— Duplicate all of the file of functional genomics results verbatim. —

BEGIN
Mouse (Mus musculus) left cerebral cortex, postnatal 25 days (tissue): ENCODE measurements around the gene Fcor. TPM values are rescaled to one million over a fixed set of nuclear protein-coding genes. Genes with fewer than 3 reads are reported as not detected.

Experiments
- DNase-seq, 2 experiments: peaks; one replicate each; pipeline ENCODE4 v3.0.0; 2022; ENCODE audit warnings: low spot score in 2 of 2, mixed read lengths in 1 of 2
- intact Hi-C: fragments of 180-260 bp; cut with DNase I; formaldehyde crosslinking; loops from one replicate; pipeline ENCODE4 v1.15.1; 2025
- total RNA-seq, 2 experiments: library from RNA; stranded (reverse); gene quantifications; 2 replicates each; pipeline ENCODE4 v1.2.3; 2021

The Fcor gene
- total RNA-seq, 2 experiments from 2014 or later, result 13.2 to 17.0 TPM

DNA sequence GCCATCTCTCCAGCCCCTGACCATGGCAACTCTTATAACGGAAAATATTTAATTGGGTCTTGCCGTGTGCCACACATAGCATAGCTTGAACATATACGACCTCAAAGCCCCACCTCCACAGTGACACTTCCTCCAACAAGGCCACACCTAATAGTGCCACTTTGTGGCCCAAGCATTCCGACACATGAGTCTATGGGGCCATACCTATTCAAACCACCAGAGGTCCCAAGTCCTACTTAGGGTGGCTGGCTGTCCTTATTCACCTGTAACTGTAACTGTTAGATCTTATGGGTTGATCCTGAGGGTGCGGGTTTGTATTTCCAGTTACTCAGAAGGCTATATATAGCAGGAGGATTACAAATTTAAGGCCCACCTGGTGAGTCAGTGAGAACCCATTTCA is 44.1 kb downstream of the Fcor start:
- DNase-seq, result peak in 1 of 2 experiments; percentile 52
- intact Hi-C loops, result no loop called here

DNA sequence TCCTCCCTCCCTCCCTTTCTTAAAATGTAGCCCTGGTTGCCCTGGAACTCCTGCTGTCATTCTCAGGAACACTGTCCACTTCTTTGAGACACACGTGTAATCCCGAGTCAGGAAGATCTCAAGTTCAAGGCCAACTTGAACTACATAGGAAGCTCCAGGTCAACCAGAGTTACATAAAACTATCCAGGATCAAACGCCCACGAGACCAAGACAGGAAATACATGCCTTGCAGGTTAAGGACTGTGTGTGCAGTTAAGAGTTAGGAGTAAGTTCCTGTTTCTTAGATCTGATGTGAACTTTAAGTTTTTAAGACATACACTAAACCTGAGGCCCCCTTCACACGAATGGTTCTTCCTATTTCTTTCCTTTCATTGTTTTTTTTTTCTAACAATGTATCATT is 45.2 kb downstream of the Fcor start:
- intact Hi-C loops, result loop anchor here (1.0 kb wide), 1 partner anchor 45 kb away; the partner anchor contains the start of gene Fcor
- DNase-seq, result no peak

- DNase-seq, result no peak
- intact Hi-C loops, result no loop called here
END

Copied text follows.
Mouse (Mus musculus) left cerebral cortex, postnatal 25 days (tissue): ENCODE measurements around the gene Fcor. TPM values are rescaled to one million over a fixed set of nuclear protein-coding genes. Genes with fewer than 3 reads are reported as not detected.

Experiments
- DNase-seq, 2 experiments: peaks; one replicate each; pipeline ENCODE4 v3.0.0; 2022; ENCODE audit warnings: low spot score in 2 of 2, mixed read lengths in 1 of 2
- intact Hi-C: fragments of 180-260 bp; cut with DNase I; formaldehyde crosslinking; loops from one replicate; pipeline ENCODE4 v1.15.1; 2025
- total RNA-seq, 2 experiments: library from RNA; stranded (reverse); gene quantifications; 2 replicates each; pipeline ENCODE4 v1.2.3; 2021

The Fcor gene
- total RNA-seq, 2 experiments from 2014 or later, result 13.2 to 17.0 TPM

DNA sequence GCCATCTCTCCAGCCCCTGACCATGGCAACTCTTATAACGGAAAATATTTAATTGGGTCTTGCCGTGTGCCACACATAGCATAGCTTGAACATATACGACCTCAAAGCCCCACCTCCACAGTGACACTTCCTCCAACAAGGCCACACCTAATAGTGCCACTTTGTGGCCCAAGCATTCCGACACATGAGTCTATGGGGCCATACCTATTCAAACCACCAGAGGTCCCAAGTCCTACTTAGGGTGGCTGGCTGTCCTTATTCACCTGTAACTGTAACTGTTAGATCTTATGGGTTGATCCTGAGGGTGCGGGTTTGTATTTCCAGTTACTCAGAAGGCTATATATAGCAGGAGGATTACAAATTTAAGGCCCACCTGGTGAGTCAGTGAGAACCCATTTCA is 44.1 kb downstream of the Fcor start:
- DNase-seq, result peak in 1 of 2 experiments; percentile 52
- intact Hi-C loops, result no loop called here

DNA sequence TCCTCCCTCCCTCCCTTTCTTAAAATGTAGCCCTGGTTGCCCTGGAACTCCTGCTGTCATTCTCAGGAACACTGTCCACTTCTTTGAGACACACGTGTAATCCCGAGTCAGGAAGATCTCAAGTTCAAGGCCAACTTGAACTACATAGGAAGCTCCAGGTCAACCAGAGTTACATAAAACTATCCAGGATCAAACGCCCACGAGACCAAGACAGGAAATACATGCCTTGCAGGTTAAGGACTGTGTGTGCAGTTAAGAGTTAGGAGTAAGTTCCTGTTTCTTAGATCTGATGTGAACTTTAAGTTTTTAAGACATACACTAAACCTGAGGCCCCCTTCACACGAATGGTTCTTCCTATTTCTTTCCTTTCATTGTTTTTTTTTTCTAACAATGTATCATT is 45.2 kb downstream of the Fcor start:
- intact Hi-C loops, result loop anchor here (1.0 kb wide), 1 partner anchor 45 kb away; the partner anchor contains the start of gene Fcor
- DNase-seq, result no peak

- DNase-seq, result no peak
- intact Hi-C loops, result no loop called here